- Page 1 Goodmans G-Shot 3027TFT – Budget Digital Camera Review
- Page 2 Goodmans G-Shot 3027TFT Review
- Page 3 Goodmans G-Shot 3027TFT Review
- Page 4 Feature Table Review
- Page 5 Test Shots – Full Res Crops Review
- Page 6 Test Shots – Exposure Evaluation Review
- Page 7 Test Shots – Exposure Evaluation Review
The 3027 has a sliding lens cover on the front, but unlike most other cameras with this feature it does not double as a power switch. There is a separate on/off button on the top plate which must be pressed and held for a second or so to switch the camera on, yielding a start-up time of approximately three seconds. The lens – always the most important part of any camera – is extremely small, just 3mm in diameter. I have seen mobile phone cameras with bigger lenses that this. The maximum aperture is apparently F3.0. There is no autofocus, instead a three-position slider switch on the left side of the camera selects between macro mode, normal shooting and landscape, which is presumably an infinity setting.
Above the lens is the smallest built-in flash that I have ever seen. Its maximum range is not stated in the specification listed in the manual, but practical use revealed that it was ineffective at ranges greater than about one metre. The default flash mode is off, and it resets to this every time the camera is turned off or switched to playback mode, which can be very annoying.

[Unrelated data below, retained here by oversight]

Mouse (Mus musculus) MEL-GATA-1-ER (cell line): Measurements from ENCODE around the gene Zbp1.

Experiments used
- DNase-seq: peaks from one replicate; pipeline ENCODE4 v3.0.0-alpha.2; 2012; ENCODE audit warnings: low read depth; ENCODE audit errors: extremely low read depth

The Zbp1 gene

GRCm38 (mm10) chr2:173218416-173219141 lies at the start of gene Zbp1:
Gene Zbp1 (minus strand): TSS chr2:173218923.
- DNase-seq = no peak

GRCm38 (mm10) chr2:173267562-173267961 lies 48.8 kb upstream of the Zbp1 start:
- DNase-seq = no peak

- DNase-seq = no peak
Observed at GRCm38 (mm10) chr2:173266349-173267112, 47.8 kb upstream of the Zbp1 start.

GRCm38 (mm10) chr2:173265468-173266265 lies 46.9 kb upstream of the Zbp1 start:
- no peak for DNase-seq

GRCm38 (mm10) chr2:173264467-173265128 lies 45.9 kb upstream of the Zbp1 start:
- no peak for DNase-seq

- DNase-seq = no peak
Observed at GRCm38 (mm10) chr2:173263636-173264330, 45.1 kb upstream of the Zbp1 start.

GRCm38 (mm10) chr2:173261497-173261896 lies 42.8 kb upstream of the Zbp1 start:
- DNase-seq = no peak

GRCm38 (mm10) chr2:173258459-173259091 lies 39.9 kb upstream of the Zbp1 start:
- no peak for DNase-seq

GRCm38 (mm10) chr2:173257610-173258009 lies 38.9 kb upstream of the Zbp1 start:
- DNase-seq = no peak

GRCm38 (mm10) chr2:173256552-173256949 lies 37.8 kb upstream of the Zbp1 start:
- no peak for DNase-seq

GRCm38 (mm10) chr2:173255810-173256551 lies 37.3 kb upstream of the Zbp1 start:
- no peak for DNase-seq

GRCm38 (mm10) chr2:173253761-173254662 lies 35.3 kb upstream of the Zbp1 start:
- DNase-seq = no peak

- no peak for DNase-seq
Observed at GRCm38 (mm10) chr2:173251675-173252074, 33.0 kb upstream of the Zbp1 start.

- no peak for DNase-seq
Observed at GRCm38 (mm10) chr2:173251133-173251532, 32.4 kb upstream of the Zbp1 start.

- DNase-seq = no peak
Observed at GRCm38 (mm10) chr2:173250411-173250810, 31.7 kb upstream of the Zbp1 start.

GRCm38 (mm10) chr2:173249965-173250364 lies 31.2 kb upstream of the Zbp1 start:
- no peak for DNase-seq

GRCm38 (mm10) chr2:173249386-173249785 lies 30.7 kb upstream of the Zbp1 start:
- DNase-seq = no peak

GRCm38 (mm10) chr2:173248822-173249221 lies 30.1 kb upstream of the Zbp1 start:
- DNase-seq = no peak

On the back is a small 1.5in LCD monitor screen, which is described as “High resolution”, so obviously someone at Goodmans has a sense of humour. The screen is very dark in shooting mode, and has no brightness control. In low light it proved to be impossible to see anything at all, while in bright sunlight there is so much reflected glare that it is very difficult to use.
The controls, although well mounted, are unpleasant and fiddly. The main menu control is a particularly nasty joystick-type device which is awkward and uncomfortable. A small three-position slider switch above the screen chooses between shooting, playback and movie mode, and three small buttons control flash mode, display mode and activate the main menu. The labels on the controls are tiny and indistinct to the point of being virtually illegible. The grey-on-silver colour scheme means that the labels are completely invisible in dim light, so it’s just as well there are so few of them to remember.
For a budget camera the 3027 has what looks at first glance like a surprisingly complete menu, which leads me to think that it has probably been borrowed from a different camera with a higher specification. There is an option to set the ISO, but the only choices are Auto and 100 ISO, which is obviously pointless. White balance can be altered, but there are only five settings. There is a selection of scene modes, including portrait, scenery, sunset, “old day” (sepia) and black and white, but they are very crude and produce quite unpleasant results. The sunset option just adds a nasty red colour cast to everything.
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